Sequestration of CO2 emitted from coal-fired power stations or industrial manufacturing plants is one way of removing CO2 from the atmosphere. An ideal CO2 sequestration material should have large surface areas and strong adsorption sites that are accessible for ambient CO2 gas.
Yoon Sup Lee and co-workers, Korea Advanced Institute of Science and Technology, have used ab initio calculations to analyze defect sites in boron nitride nanotubes (BNNT) for CO2 absorption. They found that the protruding geometry of the boron antisite (BN), in which a boron atom sits at the original nitrogen site and is surrounded by three boron atoms, facilitates CO2 adsorption by reducing steric hindrance from the BNNT side wall.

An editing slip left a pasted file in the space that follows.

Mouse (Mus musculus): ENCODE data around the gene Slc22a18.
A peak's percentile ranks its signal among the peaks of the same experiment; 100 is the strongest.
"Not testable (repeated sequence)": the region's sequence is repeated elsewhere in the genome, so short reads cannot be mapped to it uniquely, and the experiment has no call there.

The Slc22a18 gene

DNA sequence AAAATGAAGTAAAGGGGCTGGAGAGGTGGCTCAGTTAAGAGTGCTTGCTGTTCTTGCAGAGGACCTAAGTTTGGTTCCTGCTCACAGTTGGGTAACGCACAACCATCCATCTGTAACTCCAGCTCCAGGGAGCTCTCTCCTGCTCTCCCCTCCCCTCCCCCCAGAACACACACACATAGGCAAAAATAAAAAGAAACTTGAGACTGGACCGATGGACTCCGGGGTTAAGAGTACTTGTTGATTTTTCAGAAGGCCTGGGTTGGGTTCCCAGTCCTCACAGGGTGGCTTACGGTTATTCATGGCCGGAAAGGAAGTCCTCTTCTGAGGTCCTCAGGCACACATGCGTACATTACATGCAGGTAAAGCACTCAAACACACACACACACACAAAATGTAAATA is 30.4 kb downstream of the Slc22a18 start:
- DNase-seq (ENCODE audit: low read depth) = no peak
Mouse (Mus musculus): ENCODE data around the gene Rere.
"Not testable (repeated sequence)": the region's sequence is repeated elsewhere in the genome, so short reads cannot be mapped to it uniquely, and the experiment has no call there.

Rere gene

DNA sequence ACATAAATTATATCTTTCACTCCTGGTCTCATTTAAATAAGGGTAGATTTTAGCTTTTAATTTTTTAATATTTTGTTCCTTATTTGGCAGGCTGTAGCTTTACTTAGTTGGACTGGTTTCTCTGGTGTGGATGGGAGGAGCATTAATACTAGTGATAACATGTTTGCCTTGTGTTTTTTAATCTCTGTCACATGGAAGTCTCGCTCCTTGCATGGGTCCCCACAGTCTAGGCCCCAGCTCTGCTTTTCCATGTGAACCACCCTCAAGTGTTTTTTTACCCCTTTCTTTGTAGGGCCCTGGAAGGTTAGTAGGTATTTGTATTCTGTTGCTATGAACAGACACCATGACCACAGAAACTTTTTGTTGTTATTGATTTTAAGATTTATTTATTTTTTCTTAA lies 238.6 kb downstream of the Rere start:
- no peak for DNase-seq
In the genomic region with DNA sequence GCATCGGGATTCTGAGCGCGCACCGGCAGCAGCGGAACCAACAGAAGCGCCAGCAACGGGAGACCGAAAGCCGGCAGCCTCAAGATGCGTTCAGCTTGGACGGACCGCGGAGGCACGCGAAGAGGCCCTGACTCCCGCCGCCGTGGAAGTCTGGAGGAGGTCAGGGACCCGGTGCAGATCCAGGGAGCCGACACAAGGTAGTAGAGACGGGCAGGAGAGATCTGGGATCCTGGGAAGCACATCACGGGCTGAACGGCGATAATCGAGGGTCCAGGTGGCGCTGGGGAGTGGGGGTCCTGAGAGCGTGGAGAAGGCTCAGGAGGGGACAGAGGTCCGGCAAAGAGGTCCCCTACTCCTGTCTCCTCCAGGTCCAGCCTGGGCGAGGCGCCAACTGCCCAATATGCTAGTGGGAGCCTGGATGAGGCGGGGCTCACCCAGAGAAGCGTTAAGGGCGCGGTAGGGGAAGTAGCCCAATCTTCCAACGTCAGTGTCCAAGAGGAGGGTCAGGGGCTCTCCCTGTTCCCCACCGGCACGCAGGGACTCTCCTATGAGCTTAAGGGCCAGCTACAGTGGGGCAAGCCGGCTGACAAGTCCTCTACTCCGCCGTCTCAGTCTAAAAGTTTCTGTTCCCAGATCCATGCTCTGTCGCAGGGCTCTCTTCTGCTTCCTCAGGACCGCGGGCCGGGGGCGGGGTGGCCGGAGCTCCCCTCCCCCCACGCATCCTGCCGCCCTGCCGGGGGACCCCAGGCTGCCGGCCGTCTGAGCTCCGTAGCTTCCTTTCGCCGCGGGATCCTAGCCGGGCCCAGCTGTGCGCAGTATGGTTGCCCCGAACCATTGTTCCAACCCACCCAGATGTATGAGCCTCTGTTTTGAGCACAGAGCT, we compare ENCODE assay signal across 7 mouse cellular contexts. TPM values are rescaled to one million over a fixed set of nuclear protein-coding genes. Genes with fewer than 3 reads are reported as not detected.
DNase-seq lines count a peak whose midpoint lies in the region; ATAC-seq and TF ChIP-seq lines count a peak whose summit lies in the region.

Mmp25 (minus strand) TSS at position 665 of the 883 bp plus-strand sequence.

The chemisorption energies on the BN sites are greater than the standard free energy of gaseous CO2, i.e., 0.67 eV at 300 K. This is implies that boron-rich BNNT should be able to capture CO2 at ambient conditions.
- Ambient Carbon Dioxide Capture by Boron-Rich Boron Nitride Nanotube
H. Choi, Y. C. Park, Y.-H. Kim, Y. S. Lee,
J. Am. Chem. Soc. 2011.